Jules Coleman, one of the world's leading philosophers of law, here presents his most mature work so far on substantive issues in legal theory and the appropriate methodology for legal theorizing. In doing so, he takes on the views of highly respected contemporaries such as Brian Leiter, Stephen Perry, and Ronald Dworkin.
In this essay, author?educator?photographer A.D. Coleman considers a number of dilemmas inherent in photographing private persons in public places. ?Street photography?; is a genre whose ethical dimensions are often overlooked, despite the photographer's efforts to humanize and universalize a moment in time. According to the author, the dilemmas of street photography are imagistic, general, and philosophical, as well as pragmatic, specific, and legislative.
This book by one of America's preeminent legal theorists is concerned with the conflict between the goals of justice and economic efficiency in the allocation of risk, especially risk pertaining to safety. The author approaches his subject from the premise that the market is central to liberal political, moral, and legal theory. In the first part of the book, he rejects traditional "rational choice" liberalism in favor of the view that the market operates as a rational way of fostering stable (...) relationships and institutions within communities of individuals with broadly divergent conceptions of the good. However, markets are needed most where they are most difficult to create and sustain, and one way to understand contract law in liberal legal theory, according to Professor Coleman, is as an institution designed to reduce uncertainty and thereby make markets possible. Another target of this book is the prevalent view that tort law helps rectify market failures when transaction costs are too high to permit contracting. The author argues instead that tort law should be understood as a way of rectifying wrongful losses not inefficient exchanges. (shrink)
According to the knowledge argument, physicalism fails because when physically omniscient Mary first sees red, her gain in phenomenal knowledge involves a gain in factual knowledge. Thus not all facts are physical facts. According to the ability hypothesis, the knowledge argument fails because Mary only acquires abilities to imagine, remember and recognise redness, and not new factual knowledge. I argue that reducing Mary’s new knowledge to abilities does not affect the issue of whether she also learns factually: I show that (...) gaining specific new phenomenal knowledge is required for acquiring abilities of the relevant kind. Phenomenal knowledge being basic to abilities, and not vice versa, it is left an open question whether someone who acquires such abilities also learns something factual. The answer depends on whether the new phenomenal knowledge involved is factual. But this is the same question we wanted to settle when first considering the knowledge argument. The ability hypothesis, therefore, has offered us no dialectical progress with the knowledge argument, and is best forgotten. (shrink)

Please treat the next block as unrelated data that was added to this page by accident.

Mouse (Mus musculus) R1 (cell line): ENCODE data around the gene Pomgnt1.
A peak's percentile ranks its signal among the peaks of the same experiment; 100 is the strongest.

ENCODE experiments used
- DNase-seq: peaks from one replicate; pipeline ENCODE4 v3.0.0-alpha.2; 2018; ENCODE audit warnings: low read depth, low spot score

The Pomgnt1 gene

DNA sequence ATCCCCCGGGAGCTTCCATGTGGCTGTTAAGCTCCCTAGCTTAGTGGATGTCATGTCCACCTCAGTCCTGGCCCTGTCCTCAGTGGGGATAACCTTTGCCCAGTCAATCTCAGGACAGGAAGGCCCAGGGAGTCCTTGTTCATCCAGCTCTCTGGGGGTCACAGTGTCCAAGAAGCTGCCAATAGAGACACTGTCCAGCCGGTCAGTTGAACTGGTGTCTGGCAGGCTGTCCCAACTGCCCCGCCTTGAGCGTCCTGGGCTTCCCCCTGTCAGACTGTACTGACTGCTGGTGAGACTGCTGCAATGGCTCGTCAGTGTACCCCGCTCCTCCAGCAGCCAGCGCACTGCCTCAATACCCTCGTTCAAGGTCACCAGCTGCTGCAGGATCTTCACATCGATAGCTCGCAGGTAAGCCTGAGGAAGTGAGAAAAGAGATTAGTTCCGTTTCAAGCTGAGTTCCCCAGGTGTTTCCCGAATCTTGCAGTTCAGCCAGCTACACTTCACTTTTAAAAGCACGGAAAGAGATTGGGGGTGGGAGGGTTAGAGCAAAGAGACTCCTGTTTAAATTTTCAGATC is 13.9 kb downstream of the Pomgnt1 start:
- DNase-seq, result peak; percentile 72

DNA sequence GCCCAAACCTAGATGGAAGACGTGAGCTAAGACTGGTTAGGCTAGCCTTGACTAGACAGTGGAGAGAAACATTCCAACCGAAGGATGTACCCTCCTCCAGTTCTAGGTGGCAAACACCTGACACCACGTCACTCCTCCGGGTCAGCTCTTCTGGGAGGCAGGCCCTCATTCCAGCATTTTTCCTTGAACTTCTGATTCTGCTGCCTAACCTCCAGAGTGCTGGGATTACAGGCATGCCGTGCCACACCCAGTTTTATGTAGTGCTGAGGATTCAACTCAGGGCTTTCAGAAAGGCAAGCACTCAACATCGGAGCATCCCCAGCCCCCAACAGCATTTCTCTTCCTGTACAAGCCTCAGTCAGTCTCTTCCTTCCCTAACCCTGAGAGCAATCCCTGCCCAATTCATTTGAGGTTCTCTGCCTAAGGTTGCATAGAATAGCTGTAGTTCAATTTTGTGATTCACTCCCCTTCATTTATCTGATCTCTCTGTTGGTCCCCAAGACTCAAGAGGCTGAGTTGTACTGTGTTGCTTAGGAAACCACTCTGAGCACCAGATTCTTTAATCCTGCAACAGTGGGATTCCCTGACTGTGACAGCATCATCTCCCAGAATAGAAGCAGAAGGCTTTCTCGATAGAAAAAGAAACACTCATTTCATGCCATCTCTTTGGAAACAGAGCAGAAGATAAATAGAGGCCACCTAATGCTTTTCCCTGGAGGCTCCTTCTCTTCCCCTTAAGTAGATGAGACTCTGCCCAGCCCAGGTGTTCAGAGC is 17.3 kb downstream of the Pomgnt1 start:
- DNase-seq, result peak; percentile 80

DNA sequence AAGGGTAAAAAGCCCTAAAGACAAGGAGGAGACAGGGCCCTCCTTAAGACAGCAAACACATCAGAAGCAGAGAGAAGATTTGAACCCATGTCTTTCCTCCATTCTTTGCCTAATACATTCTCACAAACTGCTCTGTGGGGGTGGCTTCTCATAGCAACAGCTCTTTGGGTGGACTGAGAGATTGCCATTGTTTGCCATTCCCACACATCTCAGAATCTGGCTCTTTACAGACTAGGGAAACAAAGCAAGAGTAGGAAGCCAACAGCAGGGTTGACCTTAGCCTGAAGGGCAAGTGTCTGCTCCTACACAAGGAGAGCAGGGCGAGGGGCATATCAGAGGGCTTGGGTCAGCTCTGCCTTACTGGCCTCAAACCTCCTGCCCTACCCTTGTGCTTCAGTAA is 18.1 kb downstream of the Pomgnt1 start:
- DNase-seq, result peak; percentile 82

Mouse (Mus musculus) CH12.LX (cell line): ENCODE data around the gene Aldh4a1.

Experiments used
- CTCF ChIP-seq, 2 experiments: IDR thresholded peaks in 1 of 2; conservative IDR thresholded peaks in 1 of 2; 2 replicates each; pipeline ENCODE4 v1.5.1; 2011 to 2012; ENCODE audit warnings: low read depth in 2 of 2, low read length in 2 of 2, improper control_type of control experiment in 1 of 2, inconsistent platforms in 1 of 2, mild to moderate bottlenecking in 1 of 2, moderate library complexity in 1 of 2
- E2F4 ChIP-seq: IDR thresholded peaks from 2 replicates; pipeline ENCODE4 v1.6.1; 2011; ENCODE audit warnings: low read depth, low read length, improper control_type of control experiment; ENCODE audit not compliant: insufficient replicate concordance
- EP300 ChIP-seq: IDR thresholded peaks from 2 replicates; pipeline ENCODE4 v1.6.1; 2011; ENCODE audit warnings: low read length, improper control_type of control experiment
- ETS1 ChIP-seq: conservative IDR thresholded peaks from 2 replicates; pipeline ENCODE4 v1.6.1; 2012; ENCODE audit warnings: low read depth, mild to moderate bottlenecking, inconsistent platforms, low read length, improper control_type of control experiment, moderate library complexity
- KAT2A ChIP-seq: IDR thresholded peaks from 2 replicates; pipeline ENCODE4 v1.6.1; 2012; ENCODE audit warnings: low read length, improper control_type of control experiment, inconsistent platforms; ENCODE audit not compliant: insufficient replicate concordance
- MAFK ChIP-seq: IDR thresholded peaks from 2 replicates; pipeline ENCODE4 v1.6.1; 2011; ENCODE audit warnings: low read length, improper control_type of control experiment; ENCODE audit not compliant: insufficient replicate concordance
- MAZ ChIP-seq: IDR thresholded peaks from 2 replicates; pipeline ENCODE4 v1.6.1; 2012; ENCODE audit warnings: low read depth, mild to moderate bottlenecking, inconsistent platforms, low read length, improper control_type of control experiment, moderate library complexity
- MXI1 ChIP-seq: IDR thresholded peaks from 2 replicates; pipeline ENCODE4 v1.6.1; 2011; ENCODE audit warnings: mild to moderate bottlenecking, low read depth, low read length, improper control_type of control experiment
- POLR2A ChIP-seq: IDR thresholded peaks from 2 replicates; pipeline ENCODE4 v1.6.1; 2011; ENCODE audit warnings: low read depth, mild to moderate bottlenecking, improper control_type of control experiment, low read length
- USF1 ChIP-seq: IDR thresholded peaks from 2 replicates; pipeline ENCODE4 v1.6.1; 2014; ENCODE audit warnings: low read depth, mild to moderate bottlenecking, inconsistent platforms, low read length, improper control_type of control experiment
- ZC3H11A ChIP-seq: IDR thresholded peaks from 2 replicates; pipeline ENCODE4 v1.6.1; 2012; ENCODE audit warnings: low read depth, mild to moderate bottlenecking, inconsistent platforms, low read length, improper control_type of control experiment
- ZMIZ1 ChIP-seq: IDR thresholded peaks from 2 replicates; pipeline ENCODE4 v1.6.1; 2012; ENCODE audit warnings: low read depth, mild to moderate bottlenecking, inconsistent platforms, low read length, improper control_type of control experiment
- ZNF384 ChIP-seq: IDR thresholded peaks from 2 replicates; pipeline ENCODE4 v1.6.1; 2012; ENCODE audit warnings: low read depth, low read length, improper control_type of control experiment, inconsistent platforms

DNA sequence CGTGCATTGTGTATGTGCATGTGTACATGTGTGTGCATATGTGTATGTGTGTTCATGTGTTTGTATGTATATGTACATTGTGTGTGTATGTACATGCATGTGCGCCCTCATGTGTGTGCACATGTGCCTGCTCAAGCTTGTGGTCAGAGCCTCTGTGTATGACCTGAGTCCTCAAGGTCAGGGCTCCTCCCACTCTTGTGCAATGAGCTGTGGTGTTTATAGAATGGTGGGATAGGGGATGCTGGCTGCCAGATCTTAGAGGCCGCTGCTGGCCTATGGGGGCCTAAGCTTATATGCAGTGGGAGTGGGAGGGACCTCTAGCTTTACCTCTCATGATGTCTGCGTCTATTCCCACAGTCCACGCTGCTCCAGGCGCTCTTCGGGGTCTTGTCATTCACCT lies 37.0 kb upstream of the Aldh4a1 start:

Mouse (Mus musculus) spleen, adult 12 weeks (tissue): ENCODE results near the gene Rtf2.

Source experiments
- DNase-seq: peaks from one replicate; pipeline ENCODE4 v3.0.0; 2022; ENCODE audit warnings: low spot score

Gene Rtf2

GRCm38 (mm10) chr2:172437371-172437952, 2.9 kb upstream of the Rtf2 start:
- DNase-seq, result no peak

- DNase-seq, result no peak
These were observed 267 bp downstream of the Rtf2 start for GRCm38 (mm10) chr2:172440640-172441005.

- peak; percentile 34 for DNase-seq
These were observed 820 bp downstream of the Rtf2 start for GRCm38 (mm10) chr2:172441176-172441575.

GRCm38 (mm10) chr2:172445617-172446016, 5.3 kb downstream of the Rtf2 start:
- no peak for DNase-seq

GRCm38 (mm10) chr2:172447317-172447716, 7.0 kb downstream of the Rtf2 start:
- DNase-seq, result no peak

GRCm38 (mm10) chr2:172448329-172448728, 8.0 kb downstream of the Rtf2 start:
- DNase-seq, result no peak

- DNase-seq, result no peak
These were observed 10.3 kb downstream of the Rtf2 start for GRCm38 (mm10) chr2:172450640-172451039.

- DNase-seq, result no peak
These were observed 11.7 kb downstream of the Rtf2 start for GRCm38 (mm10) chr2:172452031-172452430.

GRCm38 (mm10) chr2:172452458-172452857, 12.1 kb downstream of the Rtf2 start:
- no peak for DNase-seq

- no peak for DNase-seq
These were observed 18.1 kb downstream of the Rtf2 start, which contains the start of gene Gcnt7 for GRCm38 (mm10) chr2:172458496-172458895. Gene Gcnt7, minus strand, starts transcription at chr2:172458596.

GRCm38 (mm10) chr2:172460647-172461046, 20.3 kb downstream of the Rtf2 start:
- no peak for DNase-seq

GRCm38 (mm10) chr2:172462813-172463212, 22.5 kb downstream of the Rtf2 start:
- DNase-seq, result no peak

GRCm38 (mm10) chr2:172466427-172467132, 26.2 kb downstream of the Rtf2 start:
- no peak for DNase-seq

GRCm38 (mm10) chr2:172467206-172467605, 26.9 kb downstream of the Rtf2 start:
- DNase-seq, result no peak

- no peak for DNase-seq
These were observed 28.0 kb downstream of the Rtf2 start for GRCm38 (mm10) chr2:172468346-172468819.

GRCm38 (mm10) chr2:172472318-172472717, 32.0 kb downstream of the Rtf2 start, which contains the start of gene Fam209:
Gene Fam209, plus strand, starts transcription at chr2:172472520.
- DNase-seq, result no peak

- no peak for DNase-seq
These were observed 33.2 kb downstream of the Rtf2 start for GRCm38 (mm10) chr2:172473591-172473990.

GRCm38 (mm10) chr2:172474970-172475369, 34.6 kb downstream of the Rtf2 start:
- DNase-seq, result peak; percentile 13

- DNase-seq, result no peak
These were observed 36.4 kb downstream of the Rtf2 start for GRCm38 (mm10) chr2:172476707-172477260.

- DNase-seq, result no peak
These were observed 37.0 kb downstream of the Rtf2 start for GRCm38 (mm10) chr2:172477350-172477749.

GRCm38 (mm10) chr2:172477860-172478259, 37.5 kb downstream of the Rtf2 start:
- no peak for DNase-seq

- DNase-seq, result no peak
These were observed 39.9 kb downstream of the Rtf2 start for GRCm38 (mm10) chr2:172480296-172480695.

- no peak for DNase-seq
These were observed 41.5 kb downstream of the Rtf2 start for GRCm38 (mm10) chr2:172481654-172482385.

There is no Argument that the Mind Extends On the basis of two argumentative examples plus their 'parity principle', Clark and Chalmers argue that mental states like beliefs can extend into the environment. I raise two problems for the argument. The first problem is that it is more difficult than Clark and Chalmers think to set up the Tetris example so that application of the parity principle might render it a case of extended mind. The second problem is that, even (...) when appropriate versions of the argumentative examples can be constructed, the availability of a second, internalist parity principle precludes the possibility of inferring that the mind extends. Choosing which parity principle we ought to wield would involve deciding beforehand whether or not the mind can extend. Thus Clark and Chalmers beg the question by employing their parity principle rather than the internalist one. I conclude that they fail to provide a proper argument to support the extended mind thesis. (shrink)
Panpsychism is an eminently sensible view of the world and its relation to mind. If God is a metaphysician, and regardless of the actual truth or falsity of panpsychism, it is certain that he regards the theory as an honest and elegant competitor on the ﬁeld of ontologies. And if God didn’t create a panpsychist world, then there’s a fair chance that he wishes he had done so, or will do next time around. The difﬁculties panpsychism faces, then, are not (...) metaphysical ones. They are, instead, difﬁculties of understanding, and of acceptance by philosophers. The main difﬁculty of this sort the theory faces is that its ontology – with consciousness in some sense at the heart of all that exists1 – is deemed too bizarre, frankly, too humano-centric to be taken seriously. Why should anyone think that consciousness, widely held to be the preserve only of ourselves, plus the most recently evolved organisms, infuses the basement level of all existence? Such a thought seems to many – especially, to scientiﬁcally scrupled philosophers of mind – a narcissistic (or at best hopelessly anti-realist) folly, which doesn’t even deserve its day in court. Panpsychism.. (shrink)
Chalmers has provided a dilemmatic master argument against all forms of the phenomenal concept strategy. This paper explores a position that evades Chalmers's argument, dubbed Type Bb: it is for Type B physicalists who embrace horn b of Chalmers's dilemma. The discussion concludes that Chalmers fails to show any incoherence in the position of a Type B physicalist who depends on the phenomenal concept strategy.